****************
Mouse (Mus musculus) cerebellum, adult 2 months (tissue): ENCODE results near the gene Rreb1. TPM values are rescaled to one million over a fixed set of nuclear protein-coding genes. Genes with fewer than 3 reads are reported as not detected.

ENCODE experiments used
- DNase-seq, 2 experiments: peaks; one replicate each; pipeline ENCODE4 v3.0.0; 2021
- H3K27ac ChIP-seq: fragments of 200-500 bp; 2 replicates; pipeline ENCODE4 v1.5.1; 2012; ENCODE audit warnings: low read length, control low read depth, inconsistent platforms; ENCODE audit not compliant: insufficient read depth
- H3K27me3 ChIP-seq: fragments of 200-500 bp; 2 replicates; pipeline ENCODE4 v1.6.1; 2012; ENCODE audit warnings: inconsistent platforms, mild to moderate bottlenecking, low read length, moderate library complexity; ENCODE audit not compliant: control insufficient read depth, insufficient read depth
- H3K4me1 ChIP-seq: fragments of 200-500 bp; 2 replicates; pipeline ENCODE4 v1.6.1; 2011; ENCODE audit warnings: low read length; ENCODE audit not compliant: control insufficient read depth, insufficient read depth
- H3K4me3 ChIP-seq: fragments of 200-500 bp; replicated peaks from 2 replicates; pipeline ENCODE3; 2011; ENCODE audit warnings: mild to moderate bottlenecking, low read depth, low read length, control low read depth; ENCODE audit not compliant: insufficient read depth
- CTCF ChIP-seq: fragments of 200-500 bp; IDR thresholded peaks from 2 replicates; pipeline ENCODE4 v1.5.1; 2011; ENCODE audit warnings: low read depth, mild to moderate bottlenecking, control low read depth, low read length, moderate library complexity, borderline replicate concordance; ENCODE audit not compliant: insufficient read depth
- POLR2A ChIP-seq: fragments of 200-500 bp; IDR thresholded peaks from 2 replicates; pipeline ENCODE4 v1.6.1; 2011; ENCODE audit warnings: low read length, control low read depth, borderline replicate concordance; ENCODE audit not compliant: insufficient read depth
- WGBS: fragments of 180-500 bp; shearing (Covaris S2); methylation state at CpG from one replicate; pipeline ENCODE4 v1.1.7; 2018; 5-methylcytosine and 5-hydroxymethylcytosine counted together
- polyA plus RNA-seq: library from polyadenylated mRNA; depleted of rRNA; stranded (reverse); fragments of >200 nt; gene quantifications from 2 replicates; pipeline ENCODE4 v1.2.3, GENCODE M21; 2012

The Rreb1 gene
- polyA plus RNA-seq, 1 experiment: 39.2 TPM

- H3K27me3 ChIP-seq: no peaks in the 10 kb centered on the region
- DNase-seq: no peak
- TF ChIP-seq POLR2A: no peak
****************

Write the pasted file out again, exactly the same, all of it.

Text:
Mouse (Mus musculus) cerebellum, adult 2 months (tissue): ENCODE results near the gene Rreb1. TPM values are rescaled to one million over a fixed set of nuclear protein-coding genes. Genes with fewer than 3 reads are reported as not detected.

ENCODE experiments used
- DNase-seq, 2 experiments: peaks; one replicate each; pipeline ENCODE4 v3.0.0; 2021
- H3K27ac ChIP-seq: fragments of 200-500 bp; 2 replicates; pipeline ENCODE4 v1.5.1; 2012; ENCODE audit warnings: low read length, control low read depth, inconsistent platforms; ENCODE audit not compliant: insufficient read depth
- H3K27me3 ChIP-seq: fragments of 200-500 bp; 2 replicates; pipeline ENCODE4 v1.6.1; 2012; ENCODE audit warnings: inconsistent platforms, mild to moderate bottlenecking, low read length, moderate library complexity; ENCODE audit not compliant: control insufficient read depth, insufficient read depth
- H3K4me1 ChIP-seq: fragments of 200-500 bp; 2 replicates; pipeline ENCODE4 v1.6.1; 2011; ENCODE audit warnings: low read length; ENCODE audit not compliant: control insufficient read depth, insufficient read depth
- H3K4me3 ChIP-seq: fragments of 200-500 bp; replicated peaks from 2 replicates; pipeline ENCODE3; 2011; ENCODE audit warnings: mild to moderate bottlenecking, low read depth, low read length, control low read depth; ENCODE audit not compliant: insufficient read depth
- CTCF ChIP-seq: fragments of 200-500 bp; IDR thresholded peaks from 2 replicates; pipeline ENCODE4 v1.5.1; 2011; ENCODE audit warnings: low read depth, mild to moderate bottlenecking, control low read depth, low read length, moderate library complexity, borderline replicate concordance; ENCODE audit not compliant: insufficient read depth
- POLR2A ChIP-seq: fragments of 200-500 bp; IDR thresholded peaks from 2 replicates; pipeline ENCODE4 v1.6.1; 2011; ENCODE audit warnings: low read length, control low read depth, borderline replicate concordance; ENCODE audit not compliant: insufficient read depth
- WGBS: fragments of 180-500 bp; shearing (Covaris S2); methylation state at CpG from one replicate; pipeline ENCODE4 v1.1.7; 2018; 5-methylcytosine and 5-hydroxymethylcytosine counted together
- polyA plus RNA-seq: library from polyadenylated mRNA; depleted of rRNA; stranded (reverse); fragments of >200 nt; gene quantifications from 2 replicates; pipeline ENCODE4 v1.2.3, GENCODE M21; 2012

The Rreb1 gene
- polyA plus RNA-seq, 1 experiment: 39.2 TPM

- H3K27me3 ChIP-seq: no peaks in the 10 kb centered on the region
- DNase-seq: no peak
- TF ChIP-seq POLR2A: no peak